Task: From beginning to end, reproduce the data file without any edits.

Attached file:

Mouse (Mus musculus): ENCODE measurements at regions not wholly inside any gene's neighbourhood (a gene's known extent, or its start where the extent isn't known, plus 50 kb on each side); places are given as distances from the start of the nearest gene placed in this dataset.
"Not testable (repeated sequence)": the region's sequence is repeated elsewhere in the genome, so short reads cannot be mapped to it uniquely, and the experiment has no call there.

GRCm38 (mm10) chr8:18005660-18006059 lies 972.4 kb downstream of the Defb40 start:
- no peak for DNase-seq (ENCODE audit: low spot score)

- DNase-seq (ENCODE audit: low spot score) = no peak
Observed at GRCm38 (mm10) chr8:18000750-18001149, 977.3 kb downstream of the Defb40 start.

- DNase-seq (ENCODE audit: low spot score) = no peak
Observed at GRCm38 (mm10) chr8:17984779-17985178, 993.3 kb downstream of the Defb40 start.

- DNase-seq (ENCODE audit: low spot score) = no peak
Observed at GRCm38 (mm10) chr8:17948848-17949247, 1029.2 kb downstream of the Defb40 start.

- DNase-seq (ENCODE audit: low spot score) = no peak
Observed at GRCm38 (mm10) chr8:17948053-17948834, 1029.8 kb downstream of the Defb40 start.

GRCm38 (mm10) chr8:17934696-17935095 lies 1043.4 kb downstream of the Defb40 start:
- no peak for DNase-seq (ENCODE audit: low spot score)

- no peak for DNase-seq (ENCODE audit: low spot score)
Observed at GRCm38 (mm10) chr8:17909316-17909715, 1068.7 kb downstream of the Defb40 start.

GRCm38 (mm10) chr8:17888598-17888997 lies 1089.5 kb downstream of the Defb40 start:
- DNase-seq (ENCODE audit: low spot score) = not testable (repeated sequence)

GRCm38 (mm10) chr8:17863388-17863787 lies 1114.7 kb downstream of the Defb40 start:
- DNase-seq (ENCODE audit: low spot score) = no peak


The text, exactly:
Mouse (Mus musculus): ENCODE measurements at regions not wholly inside any gene's neighbourhood (a gene's known extent, or its start where the extent isn't known, plus 50 kb on each side); places are given as distances from the start of the nearest gene placed in this dataset.
"Not testable (repeated sequence)": the region's sequence is repeated elsewhere in the genome, so short reads cannot be mapped to it uniquely, and the experiment has no call there.

GRCm38 (mm10) chr8:18005660-18006059 lies 972.4 kb downstream of the Defb40 start:
- no peak for DNase-seq (ENCODE audit: low spot score)

- DNase-seq (ENCODE audit: low spot score) = no peak
Observed at GRCm38 (mm10) chr8:18000750-18001149, 977.3 kb downstream of the Defb40 start.

- DNase-seq (ENCODE audit: low spot score) = no peak
Observed at GRCm38 (mm10) chr8:17984779-17985178, 993.3 kb downstream of the Defb40 start.

- DNase-seq (ENCODE audit: low spot score) = no peak
Observed at GRCm38 (mm10) chr8:17948848-17949247, 1029.2 kb downstream of the Defb40 start.

- DNase-seq (ENCODE audit: low spot score) = no peak
Observed at GRCm38 (mm10) chr8:17948053-17948834, 1029.8 kb downstream of the Defb40 start.

GRCm38 (mm10) chr8:17934696-17935095 lies 1043.4 kb downstream of the Defb40 start:
- no peak for DNase-seq (ENCODE audit: low spot score)

- no peak for DNase-seq (ENCODE audit: low spot score)
Observed at GRCm38 (mm10) chr8:17909316-17909715, 1068.7 kb downstream of the Defb40 start.

GRCm38 (mm10) chr8:17888598-17888997 lies 1089.5 kb downstream of the Defb40 start:
- DNase-seq (ENCODE audit: low spot score) = not testable (repeated sequence)

GRCm38 (mm10) chr8:17863388-17863787 lies 1114.7 kb downstream of the Defb40 start:
- DNase-seq (ENCODE audit: low spot score) = no peak